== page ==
Deputy Mayor Steve Bjorkman said it is taken as an insult that the provincial government has said what programs are or are not mandatory, based on what they think is important. He thanked ERCA’s reps for the work they put in to keep all of those programs going.

  As much as the transition plan has been an administrative burden and challenge, McKenzie said one thing that has been noted is the return on investment. For the $9M ERCA spends in the region, just over a third is from the municipalities. In that non-mandatory service basket, $1.10 is given back for every dollar invested from senior levels of government.


Jason Matyi appointed as Ward 3 Councillor,

over former Councillor Caixeiro

After receiving applications, and meeting virtually with the ten candidates interested in filling the vacant Ward 3 position on Essex Council, Jason Matyi was selected to fill the position, after two-rounds of voting.

  Matyi will become the appointee for the position until the end of the term, which will end this fall.

  Councillors had put three nominations forward.

  Councillor Kim Verbeek nominated Matyi to the position. Councillor Joe Garon seconded the nomination.

Verbeek said she has never met him, but she nominated Matyi because he is a long-time resident and a long-time volunteer, who is engaged with his community and has no personal ties with anyone on Council.

  “It is time for our Council to make some positive moves forward, not going backwards,” Verbeek said. “I would love to have a voice at the table with no previous biases or alliances.”

  Deputy Mayor Steve Bjorkman nominated Mac Goslin. Councillor Sherry Bondy seconded the nomination, noting she wanted Council to move forward without any optics of any backroom deals.

  Bjorkman said Goslin has reached out to him in the past in regards to County Road 50 and flooding issues. He said he has been an engaged individual who looks to problem solve.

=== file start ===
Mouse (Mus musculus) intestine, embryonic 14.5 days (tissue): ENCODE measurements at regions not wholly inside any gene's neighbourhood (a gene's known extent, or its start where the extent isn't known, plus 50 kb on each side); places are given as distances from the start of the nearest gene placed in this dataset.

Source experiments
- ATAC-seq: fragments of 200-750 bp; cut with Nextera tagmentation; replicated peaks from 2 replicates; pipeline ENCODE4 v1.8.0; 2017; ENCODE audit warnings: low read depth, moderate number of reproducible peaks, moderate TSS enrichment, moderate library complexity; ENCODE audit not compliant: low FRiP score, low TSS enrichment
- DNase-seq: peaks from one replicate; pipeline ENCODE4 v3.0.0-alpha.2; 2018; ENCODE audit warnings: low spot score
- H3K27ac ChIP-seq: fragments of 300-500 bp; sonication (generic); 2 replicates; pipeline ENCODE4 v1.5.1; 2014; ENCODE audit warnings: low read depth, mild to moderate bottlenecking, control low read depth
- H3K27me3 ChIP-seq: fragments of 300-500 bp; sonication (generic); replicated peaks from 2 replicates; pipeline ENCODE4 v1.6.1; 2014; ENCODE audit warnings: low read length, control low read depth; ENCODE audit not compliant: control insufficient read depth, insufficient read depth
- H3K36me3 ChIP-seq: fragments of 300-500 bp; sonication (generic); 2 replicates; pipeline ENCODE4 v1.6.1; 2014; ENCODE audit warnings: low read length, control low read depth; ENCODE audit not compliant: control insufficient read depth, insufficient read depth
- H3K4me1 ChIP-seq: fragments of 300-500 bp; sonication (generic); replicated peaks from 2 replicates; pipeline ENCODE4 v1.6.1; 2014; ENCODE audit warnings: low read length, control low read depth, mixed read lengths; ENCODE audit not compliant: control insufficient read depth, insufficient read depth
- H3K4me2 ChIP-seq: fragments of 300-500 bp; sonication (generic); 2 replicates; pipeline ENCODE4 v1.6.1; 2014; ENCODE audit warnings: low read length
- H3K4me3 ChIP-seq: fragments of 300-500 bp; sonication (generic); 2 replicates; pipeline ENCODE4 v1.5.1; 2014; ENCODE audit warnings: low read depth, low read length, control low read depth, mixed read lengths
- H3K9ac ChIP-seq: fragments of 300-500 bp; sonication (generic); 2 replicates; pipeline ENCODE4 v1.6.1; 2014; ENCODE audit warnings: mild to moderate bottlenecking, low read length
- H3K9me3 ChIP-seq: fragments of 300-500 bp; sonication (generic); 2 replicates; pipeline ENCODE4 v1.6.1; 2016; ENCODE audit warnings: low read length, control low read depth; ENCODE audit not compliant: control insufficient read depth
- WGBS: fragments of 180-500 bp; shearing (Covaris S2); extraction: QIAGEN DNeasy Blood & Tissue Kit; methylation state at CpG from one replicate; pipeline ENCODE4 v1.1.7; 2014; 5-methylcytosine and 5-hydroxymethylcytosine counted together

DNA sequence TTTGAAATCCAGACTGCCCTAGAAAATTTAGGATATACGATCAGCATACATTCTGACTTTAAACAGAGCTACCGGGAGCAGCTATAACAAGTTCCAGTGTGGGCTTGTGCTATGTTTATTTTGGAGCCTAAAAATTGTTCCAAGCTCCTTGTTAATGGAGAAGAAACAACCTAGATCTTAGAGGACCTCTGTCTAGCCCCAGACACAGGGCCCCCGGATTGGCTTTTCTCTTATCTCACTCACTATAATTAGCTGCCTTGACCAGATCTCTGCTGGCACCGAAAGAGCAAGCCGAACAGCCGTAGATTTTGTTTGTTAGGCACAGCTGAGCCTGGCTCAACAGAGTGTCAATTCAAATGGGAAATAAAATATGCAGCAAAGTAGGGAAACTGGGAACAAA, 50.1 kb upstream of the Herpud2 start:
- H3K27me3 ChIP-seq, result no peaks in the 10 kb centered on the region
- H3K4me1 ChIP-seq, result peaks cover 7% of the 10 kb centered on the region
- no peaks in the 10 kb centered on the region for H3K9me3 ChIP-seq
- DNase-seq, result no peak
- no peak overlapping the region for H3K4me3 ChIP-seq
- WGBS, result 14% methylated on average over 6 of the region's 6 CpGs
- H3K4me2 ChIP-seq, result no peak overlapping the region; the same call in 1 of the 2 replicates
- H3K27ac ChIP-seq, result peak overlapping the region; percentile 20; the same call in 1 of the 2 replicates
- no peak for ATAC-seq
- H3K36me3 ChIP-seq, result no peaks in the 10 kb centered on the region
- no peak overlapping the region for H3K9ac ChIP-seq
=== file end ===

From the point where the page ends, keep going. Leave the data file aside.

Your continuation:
Councillor Chris Vander Doelen nominated former Councillor Bill Caixeiro. Councillor Morley Bowman seconded the nomination.

  Vander Doelen said he only met Caixeiro once, but he made an impact on him. He found Caixeiro supportive and enthusiastic.

  “He gave a great sort of punch in the arm [saying] ‘you are doing good work and keep at it. The Town needs you.’ I was impressed by this man’s passion,” Vander Doelen said. “Some people say we can’t appoint a guy who resigned, but don’t forget, he was working for Chrysler’s six-days a week, required, and he had four little girls and he just got overwhelmed.”

He said he believed Caixeiro is the best person for the job because of his experience.

  Bowman said there is no time for a new Councillor to learn, with the term being almost over.

  Caixeiro resigned as one of the two Ward 3 Councillors last term, triggering a By-Election Ron Rogers won.

  Garon said he heard Colchester is looking for a new, fresh face. He said experience is not the be all, end all.

  Bjorkman voted for Goslin. Bondy, Verbeek, and Garon voted for Matyi. Vander Dolen, Mayor Richard Meloche, and Bowman voted for Caixeiro.

  With three votes for each Matyi and Caixeiro, a second-round of votes took place between the two. During which, Bjorkman put his support behind Matyi, earning him the position.

  Matyi will be set up for orientation this week and will be declared to office at the March 14 Essex Council meeting.


Essex supports ERCA in acquisition of the abandoned CASO Line